If you wish to contribute or participate in the discussions about articles you are invited to join SKYbrary as a registered user
Fuel - In-Flight Management (Abnormal Operations)
From SKYbrary Wiki
As stated in the article entitled Fuel - In-Flight Management (Normal Operations) fuel management encompasses pilot responsibilities for verification, utilisation, monitoring, recording and reconciliation of the fuel loaded on the aircraft. In the context of this article, abnormal operations include dispatch under MEL or CDL relief, fuel leak, inflight failures or planned flights in a non-standard configuration such as a gear down ferry flight. Under abnormal operations, fuel management becomes more difficult as the tools normally used for fuel monitoring, such as FMS predictions and flight plan comparison, may be invalid or misleading. An additional level of vigilance is required.
In almost all circumstances involving abnormal operations, fuel is consumed at a rate which is significantly higher than normal. The principle threat during abnormal operations is fuel exhaustion.
The effect on fuel consumption of abnormal operations or configurations ranges from the subtle to the extreme. As an example, dispatch under CDL relief for a missing fuel panel access door or a wing root fairing might result in an additional 1% fuel consumption over the course of the flight whereas an uncontrolled fuel leak could result in the loss of a significant amount of fuel over a very short period of time. The affects of some other selected failures are as follows:
- Engine failure in cruise - the requirement for drift down to a lower altitude is probable. Fuel flow on the remaining engine(s) will be higher due to both the lower altitude and the increased power/thrust demand required to compensate for the failed engine. Total fuel consumption could decrease, remain approximately the same or increase depending upon the aircraft type and the required change of height between the original cruising altitude and the one engine inoperative cruising altitude. However, true airspeed will be reduced and ground speed is likely to be lower leading to a reduction in range.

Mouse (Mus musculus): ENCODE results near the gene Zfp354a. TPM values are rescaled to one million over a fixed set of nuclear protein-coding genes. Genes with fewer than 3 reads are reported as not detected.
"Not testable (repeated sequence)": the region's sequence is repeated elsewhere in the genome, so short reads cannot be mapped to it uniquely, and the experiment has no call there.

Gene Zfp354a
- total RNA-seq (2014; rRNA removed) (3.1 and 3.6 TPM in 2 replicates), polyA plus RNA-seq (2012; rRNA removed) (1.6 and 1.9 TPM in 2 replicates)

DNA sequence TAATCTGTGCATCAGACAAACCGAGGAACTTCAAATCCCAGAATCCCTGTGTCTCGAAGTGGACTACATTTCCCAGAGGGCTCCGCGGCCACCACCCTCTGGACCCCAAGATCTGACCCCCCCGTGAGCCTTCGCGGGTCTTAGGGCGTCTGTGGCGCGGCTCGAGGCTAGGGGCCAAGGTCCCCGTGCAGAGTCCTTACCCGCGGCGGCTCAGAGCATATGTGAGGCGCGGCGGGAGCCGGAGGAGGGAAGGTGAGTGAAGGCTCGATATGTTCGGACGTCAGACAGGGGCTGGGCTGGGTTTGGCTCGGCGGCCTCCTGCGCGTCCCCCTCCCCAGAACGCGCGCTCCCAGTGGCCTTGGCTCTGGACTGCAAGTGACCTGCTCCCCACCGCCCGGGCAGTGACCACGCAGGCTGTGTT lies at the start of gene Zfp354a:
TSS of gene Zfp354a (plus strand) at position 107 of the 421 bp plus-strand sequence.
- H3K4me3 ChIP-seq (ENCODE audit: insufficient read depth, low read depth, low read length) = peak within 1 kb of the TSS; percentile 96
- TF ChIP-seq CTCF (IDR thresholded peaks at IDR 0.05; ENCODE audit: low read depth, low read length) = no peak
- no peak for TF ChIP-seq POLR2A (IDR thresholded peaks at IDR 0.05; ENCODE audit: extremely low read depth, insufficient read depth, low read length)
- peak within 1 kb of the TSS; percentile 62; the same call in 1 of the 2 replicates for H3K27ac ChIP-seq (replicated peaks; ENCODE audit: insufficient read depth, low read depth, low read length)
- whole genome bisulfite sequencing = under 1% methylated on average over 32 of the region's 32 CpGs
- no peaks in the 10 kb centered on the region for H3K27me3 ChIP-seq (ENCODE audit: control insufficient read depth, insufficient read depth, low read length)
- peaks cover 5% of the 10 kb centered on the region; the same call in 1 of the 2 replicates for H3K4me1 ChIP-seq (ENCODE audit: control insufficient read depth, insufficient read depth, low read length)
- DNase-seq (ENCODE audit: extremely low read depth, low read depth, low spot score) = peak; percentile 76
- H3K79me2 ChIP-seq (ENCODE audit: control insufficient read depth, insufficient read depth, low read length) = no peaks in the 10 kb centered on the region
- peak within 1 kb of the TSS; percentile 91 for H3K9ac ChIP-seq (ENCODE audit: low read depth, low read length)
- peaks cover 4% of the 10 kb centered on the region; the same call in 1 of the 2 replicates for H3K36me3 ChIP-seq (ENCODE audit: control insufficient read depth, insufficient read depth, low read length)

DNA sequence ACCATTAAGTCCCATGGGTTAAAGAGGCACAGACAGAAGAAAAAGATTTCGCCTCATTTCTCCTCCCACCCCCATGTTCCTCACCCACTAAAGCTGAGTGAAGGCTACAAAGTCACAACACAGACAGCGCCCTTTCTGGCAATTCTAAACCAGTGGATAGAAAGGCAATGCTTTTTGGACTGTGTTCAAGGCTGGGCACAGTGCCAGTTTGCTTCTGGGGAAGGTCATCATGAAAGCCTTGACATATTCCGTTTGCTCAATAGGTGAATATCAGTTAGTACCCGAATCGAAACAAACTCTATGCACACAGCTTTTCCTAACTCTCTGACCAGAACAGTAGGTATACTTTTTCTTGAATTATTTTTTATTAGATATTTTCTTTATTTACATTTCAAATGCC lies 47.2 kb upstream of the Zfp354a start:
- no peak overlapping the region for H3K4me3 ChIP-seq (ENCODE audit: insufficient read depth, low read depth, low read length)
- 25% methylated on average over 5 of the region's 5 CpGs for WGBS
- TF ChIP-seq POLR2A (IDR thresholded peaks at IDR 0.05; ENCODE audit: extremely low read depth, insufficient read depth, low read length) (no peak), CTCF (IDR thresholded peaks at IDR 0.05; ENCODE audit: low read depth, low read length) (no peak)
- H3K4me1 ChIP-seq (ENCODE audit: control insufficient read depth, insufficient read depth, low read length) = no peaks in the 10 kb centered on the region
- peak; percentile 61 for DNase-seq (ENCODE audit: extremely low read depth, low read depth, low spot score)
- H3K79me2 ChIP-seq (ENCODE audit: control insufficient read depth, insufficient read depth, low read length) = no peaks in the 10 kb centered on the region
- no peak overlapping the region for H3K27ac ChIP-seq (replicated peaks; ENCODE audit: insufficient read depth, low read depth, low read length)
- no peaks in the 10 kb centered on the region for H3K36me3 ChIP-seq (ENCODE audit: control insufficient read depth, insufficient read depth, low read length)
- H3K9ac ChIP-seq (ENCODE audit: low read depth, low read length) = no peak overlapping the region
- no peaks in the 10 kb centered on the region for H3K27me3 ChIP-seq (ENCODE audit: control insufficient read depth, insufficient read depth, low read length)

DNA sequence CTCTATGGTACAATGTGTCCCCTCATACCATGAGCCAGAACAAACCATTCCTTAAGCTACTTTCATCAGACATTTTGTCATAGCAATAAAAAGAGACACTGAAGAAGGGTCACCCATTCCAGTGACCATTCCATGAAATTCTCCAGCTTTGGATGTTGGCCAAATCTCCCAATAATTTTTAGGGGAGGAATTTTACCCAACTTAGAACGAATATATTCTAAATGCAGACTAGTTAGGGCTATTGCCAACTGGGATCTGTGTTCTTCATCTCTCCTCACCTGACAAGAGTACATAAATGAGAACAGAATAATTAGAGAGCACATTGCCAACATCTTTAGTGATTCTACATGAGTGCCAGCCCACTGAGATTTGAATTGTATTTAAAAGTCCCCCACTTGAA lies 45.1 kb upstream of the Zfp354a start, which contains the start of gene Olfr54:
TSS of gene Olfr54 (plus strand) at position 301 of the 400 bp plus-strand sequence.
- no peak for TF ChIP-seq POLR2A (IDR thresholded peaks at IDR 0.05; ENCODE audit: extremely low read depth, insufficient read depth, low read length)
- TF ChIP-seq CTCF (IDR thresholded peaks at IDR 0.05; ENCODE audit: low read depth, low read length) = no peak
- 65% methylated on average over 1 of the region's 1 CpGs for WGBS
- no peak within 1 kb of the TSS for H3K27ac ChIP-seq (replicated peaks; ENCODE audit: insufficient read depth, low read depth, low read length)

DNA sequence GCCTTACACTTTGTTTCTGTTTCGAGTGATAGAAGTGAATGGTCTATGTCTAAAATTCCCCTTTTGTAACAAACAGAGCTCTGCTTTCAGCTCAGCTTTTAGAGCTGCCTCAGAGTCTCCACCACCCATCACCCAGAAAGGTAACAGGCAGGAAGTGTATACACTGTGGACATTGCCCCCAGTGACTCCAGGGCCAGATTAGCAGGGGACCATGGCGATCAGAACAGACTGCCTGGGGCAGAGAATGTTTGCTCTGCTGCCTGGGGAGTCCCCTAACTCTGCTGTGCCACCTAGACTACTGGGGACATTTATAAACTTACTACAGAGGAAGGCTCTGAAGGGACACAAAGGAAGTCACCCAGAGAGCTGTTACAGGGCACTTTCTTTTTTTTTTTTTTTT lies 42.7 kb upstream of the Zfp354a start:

- Air Conditioning/Presurization pack failure in flight or dispatch under MEL relief with one pack inoperative - maximum cruising altitude may be affected. If so, fuel consumption will be higher due to the lower cruising altitude.
- Landing gear fails to retract - maximum speed and altitude will be affected. Fuel flow will be much higher due to the additional drag.
- Slat or flap jam or failure - maximum speed and altitude will be affected. If re-land is not possible at the point of origin or if a diversion is required at the planned destination due to weather or runway length, fuel consumption during the diversion will be higher due to the increased drag.
Note that in almost all cases, FMS fuel predictions will compensate for the altitude actually flown. However, the predictions are based on the configuration that is "normal" for the phase of flight and will not make any adjustment for the fact that the gear could be down or flaps extended due to a failure. Similarly, the fuel predictions on the operational flight plan are based on the planned speeds and altitudes and do not make any allowance for noncompliance with the planned profile or a non-standard configuration.
- In all cases of abnormal operations, be they dispatch under CDL / MEL relief or as a result of an airborne failure, follow the published guidance as prescribed by the manufacturer. This guidance could include (but is not limited to) dispatch criterial, specific fuel penalties for non-standard configurations, emergency drills and checklists or specific directions as published in AOM, Operations Manual or the MEL.